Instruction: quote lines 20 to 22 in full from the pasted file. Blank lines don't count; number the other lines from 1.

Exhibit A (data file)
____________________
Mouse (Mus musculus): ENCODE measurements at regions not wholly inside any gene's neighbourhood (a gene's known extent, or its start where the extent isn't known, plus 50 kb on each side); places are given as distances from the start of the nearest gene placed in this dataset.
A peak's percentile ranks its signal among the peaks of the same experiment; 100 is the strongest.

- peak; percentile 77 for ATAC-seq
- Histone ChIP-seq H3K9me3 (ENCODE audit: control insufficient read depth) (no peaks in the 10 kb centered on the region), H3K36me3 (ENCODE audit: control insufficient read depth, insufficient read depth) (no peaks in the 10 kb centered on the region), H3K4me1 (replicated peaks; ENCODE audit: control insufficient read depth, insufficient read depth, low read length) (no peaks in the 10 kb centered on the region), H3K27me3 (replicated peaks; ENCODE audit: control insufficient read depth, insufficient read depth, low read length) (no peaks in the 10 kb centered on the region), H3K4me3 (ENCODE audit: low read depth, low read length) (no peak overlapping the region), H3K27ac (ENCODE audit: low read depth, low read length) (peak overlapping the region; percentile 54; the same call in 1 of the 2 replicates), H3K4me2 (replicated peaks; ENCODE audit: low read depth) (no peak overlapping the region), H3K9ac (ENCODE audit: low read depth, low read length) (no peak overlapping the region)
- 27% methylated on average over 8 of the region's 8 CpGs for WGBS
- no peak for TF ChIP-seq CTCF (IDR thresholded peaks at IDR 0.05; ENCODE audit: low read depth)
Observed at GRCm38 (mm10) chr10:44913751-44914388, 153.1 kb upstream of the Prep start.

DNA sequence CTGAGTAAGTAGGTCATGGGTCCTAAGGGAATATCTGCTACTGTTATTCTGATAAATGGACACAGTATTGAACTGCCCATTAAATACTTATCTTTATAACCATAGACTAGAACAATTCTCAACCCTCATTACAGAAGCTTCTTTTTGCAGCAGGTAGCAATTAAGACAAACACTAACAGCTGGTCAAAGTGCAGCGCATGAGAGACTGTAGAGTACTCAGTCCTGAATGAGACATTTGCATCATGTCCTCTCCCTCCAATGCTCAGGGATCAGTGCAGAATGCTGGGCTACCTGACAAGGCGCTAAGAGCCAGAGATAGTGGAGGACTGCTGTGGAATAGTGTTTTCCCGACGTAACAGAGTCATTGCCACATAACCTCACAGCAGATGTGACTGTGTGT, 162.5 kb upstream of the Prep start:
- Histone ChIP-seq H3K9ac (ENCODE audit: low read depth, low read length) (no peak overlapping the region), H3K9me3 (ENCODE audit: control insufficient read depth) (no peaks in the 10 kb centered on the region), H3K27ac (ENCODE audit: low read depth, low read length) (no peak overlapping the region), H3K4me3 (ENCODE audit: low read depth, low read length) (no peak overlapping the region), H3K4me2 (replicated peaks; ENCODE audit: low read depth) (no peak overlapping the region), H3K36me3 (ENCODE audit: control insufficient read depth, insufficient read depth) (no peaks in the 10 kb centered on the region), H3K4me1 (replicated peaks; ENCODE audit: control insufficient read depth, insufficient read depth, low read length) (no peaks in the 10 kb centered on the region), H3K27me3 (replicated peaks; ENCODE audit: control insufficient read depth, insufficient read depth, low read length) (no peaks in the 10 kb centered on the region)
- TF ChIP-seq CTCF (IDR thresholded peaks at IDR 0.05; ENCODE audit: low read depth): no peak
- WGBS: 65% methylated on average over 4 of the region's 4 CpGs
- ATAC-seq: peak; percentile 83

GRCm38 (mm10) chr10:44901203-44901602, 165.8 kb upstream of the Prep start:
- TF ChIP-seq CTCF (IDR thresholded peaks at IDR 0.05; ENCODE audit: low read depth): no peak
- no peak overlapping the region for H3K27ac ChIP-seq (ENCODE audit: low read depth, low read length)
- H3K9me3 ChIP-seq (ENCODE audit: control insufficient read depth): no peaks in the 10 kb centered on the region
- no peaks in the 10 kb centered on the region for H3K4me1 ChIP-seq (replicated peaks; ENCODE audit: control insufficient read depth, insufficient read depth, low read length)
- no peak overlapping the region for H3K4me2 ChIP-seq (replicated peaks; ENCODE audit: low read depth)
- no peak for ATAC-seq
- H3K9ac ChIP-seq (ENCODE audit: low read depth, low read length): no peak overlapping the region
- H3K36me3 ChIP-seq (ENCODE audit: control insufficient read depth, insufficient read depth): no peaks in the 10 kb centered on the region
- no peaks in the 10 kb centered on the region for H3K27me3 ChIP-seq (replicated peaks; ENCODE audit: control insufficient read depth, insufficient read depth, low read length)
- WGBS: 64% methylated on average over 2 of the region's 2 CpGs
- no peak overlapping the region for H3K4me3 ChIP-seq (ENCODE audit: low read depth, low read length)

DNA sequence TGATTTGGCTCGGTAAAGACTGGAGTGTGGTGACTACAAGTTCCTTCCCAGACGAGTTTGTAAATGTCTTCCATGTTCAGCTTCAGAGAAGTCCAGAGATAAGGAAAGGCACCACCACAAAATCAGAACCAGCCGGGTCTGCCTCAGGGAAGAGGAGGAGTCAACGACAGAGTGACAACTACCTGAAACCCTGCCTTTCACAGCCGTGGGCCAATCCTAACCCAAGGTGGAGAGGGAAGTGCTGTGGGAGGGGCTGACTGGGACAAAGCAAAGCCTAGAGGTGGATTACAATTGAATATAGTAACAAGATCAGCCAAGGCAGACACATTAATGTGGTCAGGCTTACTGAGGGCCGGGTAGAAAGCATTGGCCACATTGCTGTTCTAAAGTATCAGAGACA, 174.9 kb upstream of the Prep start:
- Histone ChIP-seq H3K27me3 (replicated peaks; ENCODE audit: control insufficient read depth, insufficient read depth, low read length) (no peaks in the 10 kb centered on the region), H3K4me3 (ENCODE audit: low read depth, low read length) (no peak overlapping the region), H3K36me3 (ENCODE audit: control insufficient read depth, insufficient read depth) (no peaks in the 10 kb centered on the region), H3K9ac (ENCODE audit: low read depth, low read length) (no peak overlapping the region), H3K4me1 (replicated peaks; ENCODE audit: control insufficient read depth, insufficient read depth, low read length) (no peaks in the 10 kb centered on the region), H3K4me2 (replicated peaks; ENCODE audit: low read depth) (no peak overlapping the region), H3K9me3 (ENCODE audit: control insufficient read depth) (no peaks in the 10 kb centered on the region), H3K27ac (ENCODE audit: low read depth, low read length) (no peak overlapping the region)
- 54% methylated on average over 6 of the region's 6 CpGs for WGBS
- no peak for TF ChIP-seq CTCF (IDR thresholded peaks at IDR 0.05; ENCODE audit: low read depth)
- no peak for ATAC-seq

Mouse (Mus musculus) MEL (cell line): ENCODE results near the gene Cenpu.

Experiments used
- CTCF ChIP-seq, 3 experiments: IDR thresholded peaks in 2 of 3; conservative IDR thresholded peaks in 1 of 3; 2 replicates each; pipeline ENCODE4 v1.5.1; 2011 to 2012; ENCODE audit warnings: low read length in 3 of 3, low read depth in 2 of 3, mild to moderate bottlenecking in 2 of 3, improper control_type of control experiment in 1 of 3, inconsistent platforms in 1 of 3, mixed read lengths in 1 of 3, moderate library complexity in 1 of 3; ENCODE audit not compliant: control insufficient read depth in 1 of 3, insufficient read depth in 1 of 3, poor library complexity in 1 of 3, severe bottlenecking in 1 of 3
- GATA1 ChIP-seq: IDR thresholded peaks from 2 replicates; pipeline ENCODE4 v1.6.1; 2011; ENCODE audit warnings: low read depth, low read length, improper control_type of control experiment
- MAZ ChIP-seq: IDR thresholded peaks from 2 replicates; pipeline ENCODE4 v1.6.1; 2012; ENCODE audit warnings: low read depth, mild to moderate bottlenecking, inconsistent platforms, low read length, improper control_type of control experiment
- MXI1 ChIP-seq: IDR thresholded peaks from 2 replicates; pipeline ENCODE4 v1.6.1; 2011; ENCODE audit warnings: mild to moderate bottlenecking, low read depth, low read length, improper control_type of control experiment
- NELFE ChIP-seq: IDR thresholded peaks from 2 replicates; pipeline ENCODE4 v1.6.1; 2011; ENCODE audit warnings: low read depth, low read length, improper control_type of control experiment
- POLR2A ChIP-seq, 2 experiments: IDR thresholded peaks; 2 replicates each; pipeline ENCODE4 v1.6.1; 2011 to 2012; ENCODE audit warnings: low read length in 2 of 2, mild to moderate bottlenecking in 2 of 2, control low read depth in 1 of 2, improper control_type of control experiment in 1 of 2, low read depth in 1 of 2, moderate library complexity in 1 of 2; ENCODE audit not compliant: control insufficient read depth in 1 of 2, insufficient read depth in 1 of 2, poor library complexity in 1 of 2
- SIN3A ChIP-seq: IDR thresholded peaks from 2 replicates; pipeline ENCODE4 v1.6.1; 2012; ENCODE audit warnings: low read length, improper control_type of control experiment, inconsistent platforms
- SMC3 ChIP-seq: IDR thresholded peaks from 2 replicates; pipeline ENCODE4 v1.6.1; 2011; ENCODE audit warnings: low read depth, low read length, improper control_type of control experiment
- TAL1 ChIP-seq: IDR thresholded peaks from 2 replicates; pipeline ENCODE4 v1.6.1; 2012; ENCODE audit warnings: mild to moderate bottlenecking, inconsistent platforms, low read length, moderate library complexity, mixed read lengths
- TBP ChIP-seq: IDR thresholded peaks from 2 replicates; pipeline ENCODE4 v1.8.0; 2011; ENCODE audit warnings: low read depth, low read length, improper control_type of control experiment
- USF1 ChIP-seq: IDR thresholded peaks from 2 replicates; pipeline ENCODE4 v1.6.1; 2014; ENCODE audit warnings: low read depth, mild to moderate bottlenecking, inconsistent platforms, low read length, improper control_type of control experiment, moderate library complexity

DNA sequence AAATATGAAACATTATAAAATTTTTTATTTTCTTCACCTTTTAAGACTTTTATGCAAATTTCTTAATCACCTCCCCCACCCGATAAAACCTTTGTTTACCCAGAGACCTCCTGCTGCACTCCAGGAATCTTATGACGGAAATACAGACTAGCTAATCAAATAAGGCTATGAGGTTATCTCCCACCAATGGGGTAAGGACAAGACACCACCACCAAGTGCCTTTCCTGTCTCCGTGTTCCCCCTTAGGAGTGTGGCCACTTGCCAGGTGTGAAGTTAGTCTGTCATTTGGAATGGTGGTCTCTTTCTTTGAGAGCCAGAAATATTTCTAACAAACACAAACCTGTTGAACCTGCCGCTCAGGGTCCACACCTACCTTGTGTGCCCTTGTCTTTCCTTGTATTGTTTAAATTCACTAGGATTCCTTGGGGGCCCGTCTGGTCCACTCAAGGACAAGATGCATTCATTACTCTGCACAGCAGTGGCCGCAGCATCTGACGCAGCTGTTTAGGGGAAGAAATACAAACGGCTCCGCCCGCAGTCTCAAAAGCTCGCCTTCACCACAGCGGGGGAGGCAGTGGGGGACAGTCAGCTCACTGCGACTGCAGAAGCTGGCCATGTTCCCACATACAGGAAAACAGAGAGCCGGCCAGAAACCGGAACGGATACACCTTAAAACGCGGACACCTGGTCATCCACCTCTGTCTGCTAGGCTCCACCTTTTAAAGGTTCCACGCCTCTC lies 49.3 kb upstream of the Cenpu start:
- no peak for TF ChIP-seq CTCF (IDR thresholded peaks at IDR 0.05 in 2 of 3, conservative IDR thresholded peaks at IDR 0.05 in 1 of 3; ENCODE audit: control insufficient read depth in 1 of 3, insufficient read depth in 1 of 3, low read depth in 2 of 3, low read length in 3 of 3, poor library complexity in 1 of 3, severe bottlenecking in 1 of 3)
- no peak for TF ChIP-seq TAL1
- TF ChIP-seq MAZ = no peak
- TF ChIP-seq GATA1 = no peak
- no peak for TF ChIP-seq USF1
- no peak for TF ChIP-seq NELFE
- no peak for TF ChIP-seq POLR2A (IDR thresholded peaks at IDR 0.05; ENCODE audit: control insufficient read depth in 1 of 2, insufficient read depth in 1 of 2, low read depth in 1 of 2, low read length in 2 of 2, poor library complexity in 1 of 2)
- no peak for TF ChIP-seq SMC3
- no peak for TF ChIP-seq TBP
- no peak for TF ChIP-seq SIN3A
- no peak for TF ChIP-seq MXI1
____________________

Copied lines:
- H3K9ac ChIP-seq (ENCODE audit: low read depth, low read length): no peak overlapping the region
- H3K36me3 ChIP-seq (ENCODE audit: control insufficient read depth, insufficient read depth): no peaks in the 10 kb centered on the region
- no peaks in the 10 kb centered on the region for H3K27me3 ChIP-seq (replicated peaks; ENCODE audit: control insufficient read depth, insufficient read depth, low read length)